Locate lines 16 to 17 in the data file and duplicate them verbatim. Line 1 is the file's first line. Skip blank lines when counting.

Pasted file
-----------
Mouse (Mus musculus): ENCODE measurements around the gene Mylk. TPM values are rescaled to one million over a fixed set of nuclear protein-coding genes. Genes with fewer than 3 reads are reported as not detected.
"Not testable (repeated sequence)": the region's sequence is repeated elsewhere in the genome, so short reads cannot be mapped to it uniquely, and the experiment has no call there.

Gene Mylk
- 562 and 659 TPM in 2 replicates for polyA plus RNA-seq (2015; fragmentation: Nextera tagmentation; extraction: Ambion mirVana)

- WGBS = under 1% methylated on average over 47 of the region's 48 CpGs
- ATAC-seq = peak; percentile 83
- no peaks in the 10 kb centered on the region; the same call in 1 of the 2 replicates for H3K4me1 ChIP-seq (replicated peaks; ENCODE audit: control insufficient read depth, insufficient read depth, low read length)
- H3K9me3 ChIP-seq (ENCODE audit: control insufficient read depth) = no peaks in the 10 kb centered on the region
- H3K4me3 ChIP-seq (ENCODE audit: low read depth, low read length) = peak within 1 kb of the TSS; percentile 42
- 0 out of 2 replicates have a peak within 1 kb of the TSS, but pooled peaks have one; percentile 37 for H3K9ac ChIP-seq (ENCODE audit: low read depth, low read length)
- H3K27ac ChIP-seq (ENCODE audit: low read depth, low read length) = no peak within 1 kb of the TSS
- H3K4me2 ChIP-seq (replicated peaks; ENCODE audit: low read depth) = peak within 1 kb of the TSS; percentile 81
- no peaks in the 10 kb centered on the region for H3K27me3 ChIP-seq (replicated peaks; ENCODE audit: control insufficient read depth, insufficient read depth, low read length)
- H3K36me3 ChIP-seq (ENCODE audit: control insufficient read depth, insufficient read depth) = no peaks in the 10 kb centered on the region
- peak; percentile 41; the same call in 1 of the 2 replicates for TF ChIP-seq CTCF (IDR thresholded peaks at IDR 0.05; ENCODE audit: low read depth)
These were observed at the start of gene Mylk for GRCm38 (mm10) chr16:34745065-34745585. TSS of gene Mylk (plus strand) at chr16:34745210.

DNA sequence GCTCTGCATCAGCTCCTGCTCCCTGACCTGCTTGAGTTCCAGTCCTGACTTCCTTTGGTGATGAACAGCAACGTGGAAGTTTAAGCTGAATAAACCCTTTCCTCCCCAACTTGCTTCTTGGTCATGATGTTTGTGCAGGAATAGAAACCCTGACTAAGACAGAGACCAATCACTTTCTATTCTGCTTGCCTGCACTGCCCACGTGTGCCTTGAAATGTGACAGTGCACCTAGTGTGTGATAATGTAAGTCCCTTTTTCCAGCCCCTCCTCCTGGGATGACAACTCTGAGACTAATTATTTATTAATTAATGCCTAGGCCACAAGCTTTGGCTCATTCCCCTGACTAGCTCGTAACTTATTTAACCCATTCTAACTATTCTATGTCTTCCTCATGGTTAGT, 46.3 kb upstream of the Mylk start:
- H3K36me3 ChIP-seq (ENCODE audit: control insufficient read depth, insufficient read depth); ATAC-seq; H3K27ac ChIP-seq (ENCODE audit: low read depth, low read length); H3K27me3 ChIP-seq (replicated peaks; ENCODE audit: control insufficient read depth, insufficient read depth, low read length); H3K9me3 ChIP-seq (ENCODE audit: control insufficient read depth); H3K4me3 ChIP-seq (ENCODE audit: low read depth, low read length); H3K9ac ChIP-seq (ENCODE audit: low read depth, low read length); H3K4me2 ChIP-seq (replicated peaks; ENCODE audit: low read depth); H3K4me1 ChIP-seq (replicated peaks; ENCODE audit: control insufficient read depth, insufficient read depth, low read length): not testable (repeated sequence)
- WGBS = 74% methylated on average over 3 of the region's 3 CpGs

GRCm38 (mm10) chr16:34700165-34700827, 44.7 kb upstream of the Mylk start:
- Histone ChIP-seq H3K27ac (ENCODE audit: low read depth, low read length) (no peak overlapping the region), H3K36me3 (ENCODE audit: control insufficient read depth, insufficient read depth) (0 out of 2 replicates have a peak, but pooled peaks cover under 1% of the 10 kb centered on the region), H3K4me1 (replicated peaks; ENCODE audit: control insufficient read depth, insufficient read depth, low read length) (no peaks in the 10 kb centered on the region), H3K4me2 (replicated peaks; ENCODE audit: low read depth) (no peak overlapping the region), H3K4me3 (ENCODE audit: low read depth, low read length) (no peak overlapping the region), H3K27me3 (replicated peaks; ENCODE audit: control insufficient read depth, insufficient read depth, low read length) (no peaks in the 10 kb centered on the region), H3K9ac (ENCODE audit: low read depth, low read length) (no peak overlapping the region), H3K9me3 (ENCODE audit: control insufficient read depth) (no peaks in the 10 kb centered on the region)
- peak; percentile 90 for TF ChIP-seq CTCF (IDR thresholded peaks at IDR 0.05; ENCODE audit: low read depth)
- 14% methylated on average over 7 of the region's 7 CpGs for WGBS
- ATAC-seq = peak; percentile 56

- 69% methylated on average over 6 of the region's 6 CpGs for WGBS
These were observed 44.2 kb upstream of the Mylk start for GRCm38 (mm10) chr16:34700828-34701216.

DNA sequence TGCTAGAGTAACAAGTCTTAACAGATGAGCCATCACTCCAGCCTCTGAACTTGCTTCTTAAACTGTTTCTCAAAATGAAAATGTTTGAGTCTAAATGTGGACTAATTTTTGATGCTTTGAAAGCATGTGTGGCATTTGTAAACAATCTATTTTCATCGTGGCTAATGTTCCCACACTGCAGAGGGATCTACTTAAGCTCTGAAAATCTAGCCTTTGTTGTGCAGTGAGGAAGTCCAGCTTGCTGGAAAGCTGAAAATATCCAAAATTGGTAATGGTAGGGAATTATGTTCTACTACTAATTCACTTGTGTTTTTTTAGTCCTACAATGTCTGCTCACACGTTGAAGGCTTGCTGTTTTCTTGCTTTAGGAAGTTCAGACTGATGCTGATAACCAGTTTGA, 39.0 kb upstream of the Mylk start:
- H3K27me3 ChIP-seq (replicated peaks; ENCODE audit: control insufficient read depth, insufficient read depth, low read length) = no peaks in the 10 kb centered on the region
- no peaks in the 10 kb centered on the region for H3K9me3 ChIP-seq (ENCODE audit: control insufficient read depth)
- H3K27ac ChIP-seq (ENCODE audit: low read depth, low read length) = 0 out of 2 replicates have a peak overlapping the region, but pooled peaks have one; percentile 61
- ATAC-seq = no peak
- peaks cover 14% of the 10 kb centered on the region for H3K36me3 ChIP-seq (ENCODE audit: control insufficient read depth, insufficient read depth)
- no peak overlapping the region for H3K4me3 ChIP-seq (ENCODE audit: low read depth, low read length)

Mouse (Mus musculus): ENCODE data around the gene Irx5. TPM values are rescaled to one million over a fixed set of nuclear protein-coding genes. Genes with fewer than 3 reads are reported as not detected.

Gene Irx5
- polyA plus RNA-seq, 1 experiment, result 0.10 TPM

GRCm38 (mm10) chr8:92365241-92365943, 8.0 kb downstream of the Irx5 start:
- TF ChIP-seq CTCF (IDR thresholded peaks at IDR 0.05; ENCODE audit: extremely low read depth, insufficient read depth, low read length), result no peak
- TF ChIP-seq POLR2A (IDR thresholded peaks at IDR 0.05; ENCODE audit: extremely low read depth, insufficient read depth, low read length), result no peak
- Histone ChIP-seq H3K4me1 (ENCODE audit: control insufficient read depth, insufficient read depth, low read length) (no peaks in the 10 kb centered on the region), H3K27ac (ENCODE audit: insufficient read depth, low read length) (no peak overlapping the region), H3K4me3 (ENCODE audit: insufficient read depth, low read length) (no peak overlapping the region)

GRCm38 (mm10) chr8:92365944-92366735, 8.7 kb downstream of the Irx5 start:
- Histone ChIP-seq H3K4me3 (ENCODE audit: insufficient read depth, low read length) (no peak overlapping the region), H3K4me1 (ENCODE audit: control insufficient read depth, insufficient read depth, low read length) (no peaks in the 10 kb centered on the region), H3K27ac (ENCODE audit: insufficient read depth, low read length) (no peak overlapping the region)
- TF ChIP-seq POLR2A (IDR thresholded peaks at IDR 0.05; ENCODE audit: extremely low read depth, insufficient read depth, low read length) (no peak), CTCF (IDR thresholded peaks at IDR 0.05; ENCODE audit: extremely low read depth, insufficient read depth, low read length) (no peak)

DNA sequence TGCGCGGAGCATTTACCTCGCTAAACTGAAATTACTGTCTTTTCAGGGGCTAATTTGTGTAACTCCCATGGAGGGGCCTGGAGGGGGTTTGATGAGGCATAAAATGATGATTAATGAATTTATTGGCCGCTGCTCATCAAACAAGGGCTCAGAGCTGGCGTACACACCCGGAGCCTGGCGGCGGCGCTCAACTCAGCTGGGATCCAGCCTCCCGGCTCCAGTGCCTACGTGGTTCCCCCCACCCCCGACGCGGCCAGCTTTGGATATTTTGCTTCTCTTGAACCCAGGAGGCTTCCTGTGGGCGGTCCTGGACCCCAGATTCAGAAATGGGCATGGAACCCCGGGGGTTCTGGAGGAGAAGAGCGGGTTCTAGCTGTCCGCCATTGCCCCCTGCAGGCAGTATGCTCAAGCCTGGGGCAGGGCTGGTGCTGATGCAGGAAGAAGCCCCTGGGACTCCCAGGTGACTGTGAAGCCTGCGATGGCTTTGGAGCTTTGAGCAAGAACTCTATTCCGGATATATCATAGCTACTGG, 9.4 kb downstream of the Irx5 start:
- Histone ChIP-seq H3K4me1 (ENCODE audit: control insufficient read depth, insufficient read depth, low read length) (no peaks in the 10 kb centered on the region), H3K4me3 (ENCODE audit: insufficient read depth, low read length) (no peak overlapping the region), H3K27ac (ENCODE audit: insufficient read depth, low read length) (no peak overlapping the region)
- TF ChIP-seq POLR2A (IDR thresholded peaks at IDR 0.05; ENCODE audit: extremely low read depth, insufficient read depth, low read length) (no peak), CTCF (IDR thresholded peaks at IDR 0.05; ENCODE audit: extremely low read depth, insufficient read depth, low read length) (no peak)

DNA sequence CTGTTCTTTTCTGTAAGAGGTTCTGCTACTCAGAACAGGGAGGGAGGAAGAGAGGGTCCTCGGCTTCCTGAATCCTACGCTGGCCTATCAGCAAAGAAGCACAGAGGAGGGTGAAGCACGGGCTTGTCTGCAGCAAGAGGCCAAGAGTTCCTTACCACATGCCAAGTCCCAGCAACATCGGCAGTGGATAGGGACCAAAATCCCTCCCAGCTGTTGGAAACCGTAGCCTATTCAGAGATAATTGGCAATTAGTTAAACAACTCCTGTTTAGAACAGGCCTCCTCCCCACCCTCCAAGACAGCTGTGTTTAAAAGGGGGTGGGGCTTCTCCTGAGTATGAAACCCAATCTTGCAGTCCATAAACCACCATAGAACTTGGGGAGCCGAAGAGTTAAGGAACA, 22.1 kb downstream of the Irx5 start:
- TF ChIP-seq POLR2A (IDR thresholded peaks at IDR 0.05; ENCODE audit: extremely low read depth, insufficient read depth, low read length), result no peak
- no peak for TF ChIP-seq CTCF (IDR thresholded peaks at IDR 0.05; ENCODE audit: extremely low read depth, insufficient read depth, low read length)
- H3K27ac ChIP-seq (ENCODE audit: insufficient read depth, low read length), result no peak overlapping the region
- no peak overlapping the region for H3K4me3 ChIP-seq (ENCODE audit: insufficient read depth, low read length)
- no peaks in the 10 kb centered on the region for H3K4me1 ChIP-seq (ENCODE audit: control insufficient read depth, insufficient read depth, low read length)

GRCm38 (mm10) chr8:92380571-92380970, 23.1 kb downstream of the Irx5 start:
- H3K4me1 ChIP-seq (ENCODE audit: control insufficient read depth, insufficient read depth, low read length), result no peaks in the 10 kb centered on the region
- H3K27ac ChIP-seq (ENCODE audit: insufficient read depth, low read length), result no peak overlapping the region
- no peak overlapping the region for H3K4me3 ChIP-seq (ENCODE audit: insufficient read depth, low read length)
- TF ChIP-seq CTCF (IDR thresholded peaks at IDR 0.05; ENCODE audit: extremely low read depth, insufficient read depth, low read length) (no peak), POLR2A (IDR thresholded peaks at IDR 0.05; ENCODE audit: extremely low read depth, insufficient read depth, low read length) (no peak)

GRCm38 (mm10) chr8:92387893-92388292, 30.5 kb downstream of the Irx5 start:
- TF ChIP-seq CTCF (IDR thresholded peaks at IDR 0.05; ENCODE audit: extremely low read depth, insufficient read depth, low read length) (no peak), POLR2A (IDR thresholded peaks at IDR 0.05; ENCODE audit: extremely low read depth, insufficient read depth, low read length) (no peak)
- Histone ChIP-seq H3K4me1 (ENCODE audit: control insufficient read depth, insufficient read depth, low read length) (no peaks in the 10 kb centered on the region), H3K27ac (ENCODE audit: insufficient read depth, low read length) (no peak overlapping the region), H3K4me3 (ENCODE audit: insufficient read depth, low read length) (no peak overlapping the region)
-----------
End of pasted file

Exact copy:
These were observed at the start of gene Mylk for GRCm38 (mm10) chr16:34745065-34745585. TSS of gene Mylk (plus strand) at chr16:34745210.

DNA sequence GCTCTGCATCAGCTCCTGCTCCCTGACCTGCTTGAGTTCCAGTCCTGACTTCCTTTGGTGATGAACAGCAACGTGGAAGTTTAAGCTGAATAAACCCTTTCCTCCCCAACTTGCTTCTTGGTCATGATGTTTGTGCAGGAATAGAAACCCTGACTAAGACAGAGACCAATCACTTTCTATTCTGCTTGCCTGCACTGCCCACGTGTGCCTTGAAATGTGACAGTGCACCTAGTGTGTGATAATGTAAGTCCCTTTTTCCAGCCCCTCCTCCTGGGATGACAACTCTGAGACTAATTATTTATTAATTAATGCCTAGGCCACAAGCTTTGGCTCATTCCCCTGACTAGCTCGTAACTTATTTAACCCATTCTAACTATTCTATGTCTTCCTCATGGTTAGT, 46.3 kb upstream of the Mylk start: